Following ComEd 4 verdicts, former governor calls for stricter ethics laws


Former Illinois Gov. Pat Quinn outlines a plan for a constitutional amendment to allow voters to decide on stricter ethics laws. — Capitol News Illinois

On Tuesday, former Gov. Pat Quinn was at the Capitol to add his ideas to the mix. He delivered a letter to Gov. JB Pritzker and Democratic leadership in the General Assembly calling for a constitutional amendment that would allow voters to enact stricter ethics laws directly by initiative petition and binding referendum.

“We need our governor and our legislative leaders today to see that this verdict last week is frankly a clarion call from the everyday people of Illinois to the leaders of our state to do something, to take action and especially to empower voters to do the right thing when the situation demands it,” Quinn said at a news conference.

He also called for conflict of interest laws that would prohibit lawmakers from voting on measures involving personal financial interests, a prohibition on government pensions for legislators convicted of “public integrity felonies,” and granting subpoena powers to the legislative inspector general.

His recommendations also included stronger revolving door policies preventing lawmakers from quickly becoming lobbyists upon retirement, greater tax disclosure requirements for constitutional officers and legislative leaders, restrictions on charitable and campaign donations by public utilities, and a prohibition on legislators being on two public payrolls while in office.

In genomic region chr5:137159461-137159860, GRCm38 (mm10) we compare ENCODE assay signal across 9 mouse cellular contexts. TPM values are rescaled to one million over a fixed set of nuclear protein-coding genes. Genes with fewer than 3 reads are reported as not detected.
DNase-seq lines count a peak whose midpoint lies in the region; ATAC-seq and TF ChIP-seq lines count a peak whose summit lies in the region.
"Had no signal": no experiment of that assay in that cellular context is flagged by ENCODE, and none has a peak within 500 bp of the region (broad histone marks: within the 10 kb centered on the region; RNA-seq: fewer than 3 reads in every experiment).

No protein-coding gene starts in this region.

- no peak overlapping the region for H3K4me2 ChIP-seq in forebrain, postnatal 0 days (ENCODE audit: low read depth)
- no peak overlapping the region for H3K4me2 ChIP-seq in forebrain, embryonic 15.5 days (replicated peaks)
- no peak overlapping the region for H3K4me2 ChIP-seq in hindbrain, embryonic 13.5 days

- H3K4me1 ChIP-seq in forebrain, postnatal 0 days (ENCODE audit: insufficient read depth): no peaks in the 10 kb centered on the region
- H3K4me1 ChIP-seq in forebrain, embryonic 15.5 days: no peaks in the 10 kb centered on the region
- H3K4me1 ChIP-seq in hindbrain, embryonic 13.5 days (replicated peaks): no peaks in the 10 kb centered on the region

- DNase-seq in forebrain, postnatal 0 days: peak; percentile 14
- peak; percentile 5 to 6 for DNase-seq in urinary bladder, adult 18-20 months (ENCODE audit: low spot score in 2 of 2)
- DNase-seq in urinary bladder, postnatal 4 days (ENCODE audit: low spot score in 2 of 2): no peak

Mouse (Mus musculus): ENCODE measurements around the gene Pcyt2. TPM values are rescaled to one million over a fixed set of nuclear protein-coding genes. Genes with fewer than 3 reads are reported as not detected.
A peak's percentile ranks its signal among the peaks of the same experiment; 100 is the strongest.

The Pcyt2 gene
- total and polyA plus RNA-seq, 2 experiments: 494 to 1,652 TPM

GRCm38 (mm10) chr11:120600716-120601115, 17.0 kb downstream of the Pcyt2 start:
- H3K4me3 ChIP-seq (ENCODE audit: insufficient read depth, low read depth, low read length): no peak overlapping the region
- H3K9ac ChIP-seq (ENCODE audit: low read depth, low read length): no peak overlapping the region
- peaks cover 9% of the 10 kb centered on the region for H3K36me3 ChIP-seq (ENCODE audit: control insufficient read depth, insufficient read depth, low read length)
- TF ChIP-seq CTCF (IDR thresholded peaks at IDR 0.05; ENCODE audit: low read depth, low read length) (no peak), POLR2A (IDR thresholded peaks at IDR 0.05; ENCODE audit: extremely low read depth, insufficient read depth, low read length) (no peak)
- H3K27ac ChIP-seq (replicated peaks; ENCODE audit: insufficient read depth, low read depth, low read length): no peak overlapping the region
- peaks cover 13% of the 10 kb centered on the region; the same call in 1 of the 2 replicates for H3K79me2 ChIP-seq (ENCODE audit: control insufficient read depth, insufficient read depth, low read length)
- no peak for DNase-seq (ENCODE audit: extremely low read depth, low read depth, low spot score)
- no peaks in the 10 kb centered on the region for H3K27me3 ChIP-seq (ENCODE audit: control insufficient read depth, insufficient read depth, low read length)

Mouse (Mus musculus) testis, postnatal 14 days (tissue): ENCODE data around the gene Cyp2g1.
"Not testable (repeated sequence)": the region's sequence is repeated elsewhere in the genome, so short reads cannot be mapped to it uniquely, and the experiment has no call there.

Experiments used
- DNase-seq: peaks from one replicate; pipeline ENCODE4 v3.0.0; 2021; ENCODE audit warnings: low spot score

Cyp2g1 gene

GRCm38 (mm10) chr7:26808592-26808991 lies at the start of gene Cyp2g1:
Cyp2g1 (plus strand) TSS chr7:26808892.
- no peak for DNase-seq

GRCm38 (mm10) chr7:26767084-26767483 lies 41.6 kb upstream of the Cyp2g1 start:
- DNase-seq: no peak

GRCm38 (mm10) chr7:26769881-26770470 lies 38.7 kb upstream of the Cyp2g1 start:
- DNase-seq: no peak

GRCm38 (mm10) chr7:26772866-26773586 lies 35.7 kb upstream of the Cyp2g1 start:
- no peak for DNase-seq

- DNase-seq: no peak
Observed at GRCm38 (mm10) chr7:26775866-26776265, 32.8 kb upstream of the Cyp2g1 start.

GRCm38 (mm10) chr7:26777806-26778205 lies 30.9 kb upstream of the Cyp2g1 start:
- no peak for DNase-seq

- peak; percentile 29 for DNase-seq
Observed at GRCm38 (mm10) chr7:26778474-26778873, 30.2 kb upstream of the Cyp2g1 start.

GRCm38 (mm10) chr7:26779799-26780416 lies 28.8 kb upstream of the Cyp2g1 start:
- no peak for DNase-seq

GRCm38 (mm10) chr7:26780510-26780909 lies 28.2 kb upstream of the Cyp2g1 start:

Quinn, a Democrat who ascended to governor in 2009 after the impeachment of ex-Gov. Rod Blagojevich, won the office in 2010 before losing to Republican Gov. Bruce Rauner in 2014. Although Quinn was lieutenant governor while Blagojevich was governor, the two were not running mates; gubernatorial candidates have only been required to run as a team since 2010.

His list of proposed reforms was similar to one put forth by Republican lawmakers last week in the wake of the across-the-board guilty verdicts in the “ComEd Four” trial.

In a statement, Senate President Don Harmon’s spokesperson said the office appreciates the former governor’s input and would review the letter.

“At the end of the day, the people in the ComEd Four trial were convicted because what they did was already, and always has been, illegal,” spokesperson John Patterson said in the statement. “Senate President Harmon will continue to be a champion of ethics. The point he has been trying to drive home is that what we need in public service are good people focused on the state’s welfare rather than their own self-interests.”
In 2021, lawmakers passed a package of ethics reforms in the wake of Madigan’s exit from Illinois politics, which itself stemmed from the initial news of indictments in the ComEd bribery case. Further reforms were included in an energy bill passed later that year.

Among them were requirements that statements of economic interest include the disclosure of immediate family members employed by public utilities, that utilities hire ethics officers to report to the state, and that the Illinois Commerce Commission investigate how ratepayer funds tied to the bribery allegations were spent.

Before the jury in the ComEd case even delivered a verdict, Republicans had been hammering the majority party on ethics reforms. House Republicans have another news conference scheduled for today to discuss their desired reforms.

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